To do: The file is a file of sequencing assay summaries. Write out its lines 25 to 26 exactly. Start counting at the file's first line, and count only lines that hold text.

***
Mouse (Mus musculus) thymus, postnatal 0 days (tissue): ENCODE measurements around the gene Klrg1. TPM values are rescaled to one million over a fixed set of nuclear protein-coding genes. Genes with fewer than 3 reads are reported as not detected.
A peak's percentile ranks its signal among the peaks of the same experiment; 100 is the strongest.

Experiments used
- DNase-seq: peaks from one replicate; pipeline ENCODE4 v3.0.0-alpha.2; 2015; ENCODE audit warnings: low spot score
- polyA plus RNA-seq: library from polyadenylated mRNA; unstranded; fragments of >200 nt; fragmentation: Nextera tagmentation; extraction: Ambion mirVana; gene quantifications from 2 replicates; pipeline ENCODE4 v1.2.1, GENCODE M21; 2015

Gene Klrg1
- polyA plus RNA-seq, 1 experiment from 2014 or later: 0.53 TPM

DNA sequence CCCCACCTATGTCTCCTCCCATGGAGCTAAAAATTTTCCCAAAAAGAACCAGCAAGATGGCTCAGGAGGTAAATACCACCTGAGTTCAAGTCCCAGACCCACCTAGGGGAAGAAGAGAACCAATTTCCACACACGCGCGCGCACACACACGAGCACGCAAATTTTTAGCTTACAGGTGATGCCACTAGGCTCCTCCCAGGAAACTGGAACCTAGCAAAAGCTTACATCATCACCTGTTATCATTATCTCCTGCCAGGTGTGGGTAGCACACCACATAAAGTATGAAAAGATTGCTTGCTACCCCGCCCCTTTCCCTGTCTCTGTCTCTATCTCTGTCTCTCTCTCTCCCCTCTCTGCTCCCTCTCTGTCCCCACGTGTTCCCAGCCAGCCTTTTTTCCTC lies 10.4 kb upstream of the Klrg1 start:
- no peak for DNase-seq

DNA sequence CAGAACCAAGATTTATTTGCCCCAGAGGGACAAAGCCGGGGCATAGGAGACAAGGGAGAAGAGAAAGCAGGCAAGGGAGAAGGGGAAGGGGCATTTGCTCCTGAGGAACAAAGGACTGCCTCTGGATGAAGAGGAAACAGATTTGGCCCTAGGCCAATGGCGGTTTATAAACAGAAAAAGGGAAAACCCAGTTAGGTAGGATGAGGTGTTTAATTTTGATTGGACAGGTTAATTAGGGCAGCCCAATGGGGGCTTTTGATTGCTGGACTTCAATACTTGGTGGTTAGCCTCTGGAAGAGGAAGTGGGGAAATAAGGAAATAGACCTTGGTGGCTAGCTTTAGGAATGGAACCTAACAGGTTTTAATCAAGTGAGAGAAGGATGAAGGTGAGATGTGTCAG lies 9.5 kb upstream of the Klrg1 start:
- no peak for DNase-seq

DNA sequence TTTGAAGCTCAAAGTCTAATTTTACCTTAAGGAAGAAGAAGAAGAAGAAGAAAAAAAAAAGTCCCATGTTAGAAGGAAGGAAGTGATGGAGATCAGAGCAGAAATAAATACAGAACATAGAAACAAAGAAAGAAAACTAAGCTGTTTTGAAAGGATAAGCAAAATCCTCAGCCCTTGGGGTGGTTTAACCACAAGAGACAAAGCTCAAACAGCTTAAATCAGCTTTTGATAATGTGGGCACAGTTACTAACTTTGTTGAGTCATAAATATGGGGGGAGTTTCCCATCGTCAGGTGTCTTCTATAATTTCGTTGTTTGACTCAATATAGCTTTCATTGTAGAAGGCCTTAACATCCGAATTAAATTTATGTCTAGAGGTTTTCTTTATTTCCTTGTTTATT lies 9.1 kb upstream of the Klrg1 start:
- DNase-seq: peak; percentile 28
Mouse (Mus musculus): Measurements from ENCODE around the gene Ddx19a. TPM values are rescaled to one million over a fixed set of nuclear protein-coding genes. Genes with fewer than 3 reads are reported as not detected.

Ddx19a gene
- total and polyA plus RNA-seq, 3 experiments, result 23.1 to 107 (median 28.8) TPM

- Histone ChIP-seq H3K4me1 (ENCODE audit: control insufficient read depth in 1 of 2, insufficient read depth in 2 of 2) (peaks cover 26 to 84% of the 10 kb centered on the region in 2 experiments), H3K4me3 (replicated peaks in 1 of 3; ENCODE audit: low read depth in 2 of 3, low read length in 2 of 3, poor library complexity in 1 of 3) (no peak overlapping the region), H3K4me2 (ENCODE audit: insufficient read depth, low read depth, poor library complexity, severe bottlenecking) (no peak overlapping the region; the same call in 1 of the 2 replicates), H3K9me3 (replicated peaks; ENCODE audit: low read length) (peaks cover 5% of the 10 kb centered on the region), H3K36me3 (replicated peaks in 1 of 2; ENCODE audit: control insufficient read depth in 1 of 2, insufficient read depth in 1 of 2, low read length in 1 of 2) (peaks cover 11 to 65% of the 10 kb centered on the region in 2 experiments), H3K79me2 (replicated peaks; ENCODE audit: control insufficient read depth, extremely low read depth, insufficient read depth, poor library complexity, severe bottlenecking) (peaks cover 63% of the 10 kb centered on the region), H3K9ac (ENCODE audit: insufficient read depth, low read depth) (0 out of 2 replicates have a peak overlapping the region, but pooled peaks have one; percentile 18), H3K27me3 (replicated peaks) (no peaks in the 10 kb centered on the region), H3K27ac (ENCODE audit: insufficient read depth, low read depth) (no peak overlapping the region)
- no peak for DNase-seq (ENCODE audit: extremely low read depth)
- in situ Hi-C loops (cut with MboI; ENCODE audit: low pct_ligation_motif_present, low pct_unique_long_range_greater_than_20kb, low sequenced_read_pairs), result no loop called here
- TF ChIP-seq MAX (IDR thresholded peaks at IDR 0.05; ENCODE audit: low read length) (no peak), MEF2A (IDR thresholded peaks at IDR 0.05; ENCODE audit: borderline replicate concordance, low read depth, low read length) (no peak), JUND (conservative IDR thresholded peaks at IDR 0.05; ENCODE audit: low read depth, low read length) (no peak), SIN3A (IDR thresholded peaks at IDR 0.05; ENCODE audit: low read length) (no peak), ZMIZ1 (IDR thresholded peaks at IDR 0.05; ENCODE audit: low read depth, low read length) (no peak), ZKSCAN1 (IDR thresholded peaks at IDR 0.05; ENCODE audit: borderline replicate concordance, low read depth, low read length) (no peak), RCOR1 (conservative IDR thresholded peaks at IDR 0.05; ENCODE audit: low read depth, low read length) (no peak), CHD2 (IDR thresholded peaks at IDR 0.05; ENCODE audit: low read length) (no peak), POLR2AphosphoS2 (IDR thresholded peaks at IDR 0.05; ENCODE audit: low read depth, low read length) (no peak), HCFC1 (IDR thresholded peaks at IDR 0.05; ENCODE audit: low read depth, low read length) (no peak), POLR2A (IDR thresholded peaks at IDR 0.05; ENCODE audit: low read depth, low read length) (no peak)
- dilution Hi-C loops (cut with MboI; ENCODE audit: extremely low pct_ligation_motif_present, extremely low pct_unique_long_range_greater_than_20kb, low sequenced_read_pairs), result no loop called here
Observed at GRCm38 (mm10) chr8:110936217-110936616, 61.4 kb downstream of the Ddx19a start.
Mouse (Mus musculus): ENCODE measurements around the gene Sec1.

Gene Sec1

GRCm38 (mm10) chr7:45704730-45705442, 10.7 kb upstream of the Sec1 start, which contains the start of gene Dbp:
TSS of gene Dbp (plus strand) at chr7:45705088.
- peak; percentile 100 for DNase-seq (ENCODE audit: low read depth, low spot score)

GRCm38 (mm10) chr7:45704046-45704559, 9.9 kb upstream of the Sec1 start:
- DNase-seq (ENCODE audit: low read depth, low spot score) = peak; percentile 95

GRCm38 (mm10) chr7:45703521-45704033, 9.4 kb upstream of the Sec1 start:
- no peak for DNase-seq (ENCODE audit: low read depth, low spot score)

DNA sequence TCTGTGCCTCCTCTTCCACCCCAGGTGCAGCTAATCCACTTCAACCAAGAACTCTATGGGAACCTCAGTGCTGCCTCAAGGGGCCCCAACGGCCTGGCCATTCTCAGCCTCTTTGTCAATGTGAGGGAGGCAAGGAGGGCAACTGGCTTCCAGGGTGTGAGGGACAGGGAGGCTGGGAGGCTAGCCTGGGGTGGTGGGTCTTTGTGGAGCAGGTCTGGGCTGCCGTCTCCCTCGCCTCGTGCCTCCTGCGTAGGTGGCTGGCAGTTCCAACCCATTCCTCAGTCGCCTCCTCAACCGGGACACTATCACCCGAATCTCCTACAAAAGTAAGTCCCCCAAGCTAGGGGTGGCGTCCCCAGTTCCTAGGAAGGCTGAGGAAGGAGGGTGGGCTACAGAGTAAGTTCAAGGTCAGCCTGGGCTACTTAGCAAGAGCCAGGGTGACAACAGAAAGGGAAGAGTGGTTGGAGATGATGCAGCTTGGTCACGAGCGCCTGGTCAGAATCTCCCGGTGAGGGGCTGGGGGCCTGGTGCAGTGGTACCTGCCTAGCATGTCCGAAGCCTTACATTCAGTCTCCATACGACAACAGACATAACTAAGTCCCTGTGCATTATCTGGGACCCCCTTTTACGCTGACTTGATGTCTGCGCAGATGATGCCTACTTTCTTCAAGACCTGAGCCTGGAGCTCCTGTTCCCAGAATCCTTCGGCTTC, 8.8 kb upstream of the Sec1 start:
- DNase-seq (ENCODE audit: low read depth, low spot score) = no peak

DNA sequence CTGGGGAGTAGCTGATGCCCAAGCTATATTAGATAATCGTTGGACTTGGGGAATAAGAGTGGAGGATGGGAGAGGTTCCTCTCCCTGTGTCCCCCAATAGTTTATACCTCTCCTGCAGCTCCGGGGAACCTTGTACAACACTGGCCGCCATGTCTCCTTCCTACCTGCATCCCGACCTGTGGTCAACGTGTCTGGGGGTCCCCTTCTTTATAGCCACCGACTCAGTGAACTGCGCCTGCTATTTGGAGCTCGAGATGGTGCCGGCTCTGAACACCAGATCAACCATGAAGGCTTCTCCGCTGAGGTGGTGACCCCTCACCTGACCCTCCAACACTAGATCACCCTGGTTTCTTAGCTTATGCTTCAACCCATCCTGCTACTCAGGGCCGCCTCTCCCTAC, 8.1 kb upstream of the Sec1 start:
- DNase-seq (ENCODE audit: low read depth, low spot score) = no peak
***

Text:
GRCm38 (mm10) chr7:45704730-45705442, 10.7 kb upstream of the Sec1 start, which contains the start of gene Dbp:
TSS of gene Dbp (plus strand) at chr7:45705088.